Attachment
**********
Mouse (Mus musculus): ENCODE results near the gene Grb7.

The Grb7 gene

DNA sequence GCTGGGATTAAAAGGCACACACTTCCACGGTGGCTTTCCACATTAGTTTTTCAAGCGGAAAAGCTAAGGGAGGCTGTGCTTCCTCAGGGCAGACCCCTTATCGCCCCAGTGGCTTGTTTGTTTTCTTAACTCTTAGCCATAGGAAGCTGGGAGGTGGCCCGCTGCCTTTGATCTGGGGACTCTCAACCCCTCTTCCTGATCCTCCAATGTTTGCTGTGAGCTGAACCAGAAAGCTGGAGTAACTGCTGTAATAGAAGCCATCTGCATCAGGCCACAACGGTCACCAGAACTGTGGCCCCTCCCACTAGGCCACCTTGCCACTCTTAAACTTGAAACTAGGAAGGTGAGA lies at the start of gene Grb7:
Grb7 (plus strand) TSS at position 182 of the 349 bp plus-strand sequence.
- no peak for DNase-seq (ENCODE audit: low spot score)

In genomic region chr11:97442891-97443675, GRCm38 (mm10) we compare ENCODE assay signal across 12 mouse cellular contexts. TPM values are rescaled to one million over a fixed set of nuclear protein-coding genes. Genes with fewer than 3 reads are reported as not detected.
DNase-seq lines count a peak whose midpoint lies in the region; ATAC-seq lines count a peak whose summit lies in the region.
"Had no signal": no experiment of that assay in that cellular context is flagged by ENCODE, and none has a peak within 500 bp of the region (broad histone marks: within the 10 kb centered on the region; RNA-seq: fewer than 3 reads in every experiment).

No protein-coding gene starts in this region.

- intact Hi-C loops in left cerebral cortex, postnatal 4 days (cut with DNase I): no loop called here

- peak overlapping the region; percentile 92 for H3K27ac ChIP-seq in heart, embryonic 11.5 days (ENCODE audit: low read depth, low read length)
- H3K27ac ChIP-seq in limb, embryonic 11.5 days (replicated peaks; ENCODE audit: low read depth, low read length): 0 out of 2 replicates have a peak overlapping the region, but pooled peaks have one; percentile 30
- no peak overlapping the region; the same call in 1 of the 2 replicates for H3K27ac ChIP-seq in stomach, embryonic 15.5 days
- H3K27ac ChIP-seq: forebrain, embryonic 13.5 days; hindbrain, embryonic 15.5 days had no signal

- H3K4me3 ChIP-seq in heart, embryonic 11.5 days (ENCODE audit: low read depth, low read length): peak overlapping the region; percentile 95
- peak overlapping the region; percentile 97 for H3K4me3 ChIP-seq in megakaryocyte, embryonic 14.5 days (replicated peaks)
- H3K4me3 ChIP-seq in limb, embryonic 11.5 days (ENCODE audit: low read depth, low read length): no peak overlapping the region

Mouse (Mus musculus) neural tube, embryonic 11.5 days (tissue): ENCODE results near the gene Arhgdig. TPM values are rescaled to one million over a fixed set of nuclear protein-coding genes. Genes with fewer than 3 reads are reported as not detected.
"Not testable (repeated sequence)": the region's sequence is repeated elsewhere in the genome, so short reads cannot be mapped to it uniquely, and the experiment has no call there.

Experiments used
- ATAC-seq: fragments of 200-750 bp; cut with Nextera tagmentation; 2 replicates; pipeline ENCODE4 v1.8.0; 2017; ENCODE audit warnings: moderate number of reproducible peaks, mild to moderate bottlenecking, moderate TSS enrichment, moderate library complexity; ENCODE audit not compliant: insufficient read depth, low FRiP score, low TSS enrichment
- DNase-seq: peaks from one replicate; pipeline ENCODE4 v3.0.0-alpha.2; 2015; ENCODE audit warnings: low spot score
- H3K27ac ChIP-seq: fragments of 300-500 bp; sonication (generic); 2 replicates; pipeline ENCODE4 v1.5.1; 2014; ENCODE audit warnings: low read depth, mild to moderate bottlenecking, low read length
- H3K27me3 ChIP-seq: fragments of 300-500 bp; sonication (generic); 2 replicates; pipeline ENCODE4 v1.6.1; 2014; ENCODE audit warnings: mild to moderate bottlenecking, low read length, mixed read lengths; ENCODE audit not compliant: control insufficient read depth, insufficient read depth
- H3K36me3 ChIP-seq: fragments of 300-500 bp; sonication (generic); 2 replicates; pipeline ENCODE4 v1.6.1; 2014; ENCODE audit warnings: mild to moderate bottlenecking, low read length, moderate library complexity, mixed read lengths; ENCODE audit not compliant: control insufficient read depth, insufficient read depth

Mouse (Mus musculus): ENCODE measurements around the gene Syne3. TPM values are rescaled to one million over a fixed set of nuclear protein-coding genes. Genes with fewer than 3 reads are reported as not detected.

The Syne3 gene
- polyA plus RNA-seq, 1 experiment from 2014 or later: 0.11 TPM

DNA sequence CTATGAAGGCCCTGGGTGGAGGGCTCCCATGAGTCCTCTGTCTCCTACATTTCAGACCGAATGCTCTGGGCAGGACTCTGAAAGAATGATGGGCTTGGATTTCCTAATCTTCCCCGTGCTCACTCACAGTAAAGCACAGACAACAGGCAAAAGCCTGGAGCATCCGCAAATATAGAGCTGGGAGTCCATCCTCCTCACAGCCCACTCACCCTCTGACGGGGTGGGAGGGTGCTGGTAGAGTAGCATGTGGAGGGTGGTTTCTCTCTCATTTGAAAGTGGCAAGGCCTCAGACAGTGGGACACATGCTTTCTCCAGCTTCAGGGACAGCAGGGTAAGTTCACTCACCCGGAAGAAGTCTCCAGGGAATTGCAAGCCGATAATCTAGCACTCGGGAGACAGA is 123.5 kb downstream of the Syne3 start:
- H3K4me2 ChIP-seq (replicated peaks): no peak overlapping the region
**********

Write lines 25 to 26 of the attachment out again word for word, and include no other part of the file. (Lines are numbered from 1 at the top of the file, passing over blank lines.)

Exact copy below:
- H3K36me3 ChIP-seq: fragments of 300-500 bp; sonication (generic); 2 replicates; pipeline ENCODE4 v1.6.1; 2014; ENCODE audit warnings: mild to moderate bottlenecking, low read length, moderate library complexity, mixed read lengths; ENCODE audit not compliant: control insufficient read depth, insufficient read depth

Mouse (Mus musculus): ENCODE measurements around the gene Syne3. TPM values are rescaled to one million over a fixed set of nuclear protein-coding genes. Genes with fewer than 3 reads are reported as not detected.